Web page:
• Labor cost adjustment: The paper argues that because “wages are about 20 percent higher in America than in the main EU countries” and because “compensation of employees accounts for half of the value added in private industries, one might expect [the U.S.] price to be [only] 10 percent higher” than in Europe.

    This analysis is not compelling. Even if these national-level statistics are specifically applicable to the U.S. broadband industry, there is no need for wage differences to account for the entire amount of any putative elevation in U.S. broadband prices over European ones. That is, they are only a contributor. The fact that the U.S. is much less densely populated than Europe and U.S. networks provide much higher speeds and carry much more data per household than European networks are also likely contributors.
  • Profits and investment: This section of the paper contains a mishmash of data that purport that U.S. capital investment is not impressive. But the data presented for “Comcast, AT&T and other Telecom companies” is not an appropriate basis for analysis: many of these companies are diversified into businesses other than broadband. Comcast and AT&T offer television services and own movie studios. Comcast owns theme parks, and AT&T owns legacy copper telephone networks and DBS satellite systems. Consolidated capex figures from these companies are inadequate to discern broadband-specific investments.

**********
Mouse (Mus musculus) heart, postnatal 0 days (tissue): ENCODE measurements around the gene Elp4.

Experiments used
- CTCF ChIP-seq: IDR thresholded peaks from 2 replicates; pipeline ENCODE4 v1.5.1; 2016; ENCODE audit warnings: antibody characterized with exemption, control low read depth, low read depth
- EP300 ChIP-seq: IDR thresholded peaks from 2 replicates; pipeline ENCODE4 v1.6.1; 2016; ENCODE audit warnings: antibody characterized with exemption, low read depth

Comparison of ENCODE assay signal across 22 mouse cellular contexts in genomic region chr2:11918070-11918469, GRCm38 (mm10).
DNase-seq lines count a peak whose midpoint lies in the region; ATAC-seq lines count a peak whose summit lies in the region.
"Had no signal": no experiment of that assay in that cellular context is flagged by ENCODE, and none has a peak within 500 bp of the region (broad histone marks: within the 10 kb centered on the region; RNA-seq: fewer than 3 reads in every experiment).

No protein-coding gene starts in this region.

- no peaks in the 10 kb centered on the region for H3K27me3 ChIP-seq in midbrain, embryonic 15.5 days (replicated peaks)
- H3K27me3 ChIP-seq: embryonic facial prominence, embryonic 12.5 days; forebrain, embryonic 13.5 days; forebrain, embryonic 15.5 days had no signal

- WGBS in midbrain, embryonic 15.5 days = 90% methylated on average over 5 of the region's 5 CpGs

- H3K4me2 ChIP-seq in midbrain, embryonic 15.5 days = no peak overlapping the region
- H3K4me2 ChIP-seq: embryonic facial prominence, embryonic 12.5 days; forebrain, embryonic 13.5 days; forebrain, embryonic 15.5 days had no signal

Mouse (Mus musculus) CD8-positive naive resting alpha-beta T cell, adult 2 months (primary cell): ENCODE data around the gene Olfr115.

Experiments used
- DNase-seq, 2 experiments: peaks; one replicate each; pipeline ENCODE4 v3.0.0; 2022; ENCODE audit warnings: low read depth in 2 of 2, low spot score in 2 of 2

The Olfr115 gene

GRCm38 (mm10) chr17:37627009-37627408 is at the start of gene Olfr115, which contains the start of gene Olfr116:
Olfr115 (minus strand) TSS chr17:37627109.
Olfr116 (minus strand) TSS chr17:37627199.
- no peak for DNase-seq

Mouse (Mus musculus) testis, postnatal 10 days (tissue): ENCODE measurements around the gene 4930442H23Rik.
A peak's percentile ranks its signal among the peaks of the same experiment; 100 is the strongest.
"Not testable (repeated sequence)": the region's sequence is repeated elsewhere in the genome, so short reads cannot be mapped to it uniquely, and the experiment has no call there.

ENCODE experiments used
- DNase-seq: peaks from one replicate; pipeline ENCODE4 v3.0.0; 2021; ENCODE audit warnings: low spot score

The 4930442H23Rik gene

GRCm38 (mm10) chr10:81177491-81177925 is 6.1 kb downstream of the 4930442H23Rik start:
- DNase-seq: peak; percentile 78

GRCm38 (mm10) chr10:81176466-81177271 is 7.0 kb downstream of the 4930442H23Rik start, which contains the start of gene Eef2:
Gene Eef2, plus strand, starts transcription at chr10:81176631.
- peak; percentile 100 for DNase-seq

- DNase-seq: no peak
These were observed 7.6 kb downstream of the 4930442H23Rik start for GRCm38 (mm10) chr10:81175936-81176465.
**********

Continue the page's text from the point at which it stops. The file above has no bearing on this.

In any event, discussion of the above is probably intended to divert attention away from the best available investment comparator for telecommunications – the data collected by the OECD from national statistical agencies or regulators.
Data provided by the Organization for Economic Co-operation and Development (OECD)

All that the paper appears to say in response to OECD data is to note that since 2015, “investment by the main Telecom operators in Europe has grown rather quickly.” So it has, but so has investment grown in the U.S. – and U.S. per capita investment levels remain at nearly twice those in Europe.


It’s odd that the paper resorts to such a strange mix of old, wrong, or misinterpreted data to support Philippon’s claim that U.S. broadband is too expensive, and that this can be the result only of a lack of competition. But ignoring the fact that broadband networks are more widely deployed in the U.S. than in Europe, offer higher speeds, carry more data and have more subscribers is the only way the paper can conclude that the European model is superior.

That may be the paper’s conclusion, but it is not the European Commission’s, which has studied these issues directly. The EC’s International Digital Economy and Society Index finds the U.S. scores higher than all but the top EU country (Denmark) and ties with the next two highest EU countries (Finland and Malta). All other EU countries score lower.

The truth is that U.S. fixed broadband leads – not lags – Europe’s performance. Still, many Americans cannot access or afford broadband internet. Addressing that disparity should be a policy focus, and it’s not necessary to overstate the differences to come to that conclusion.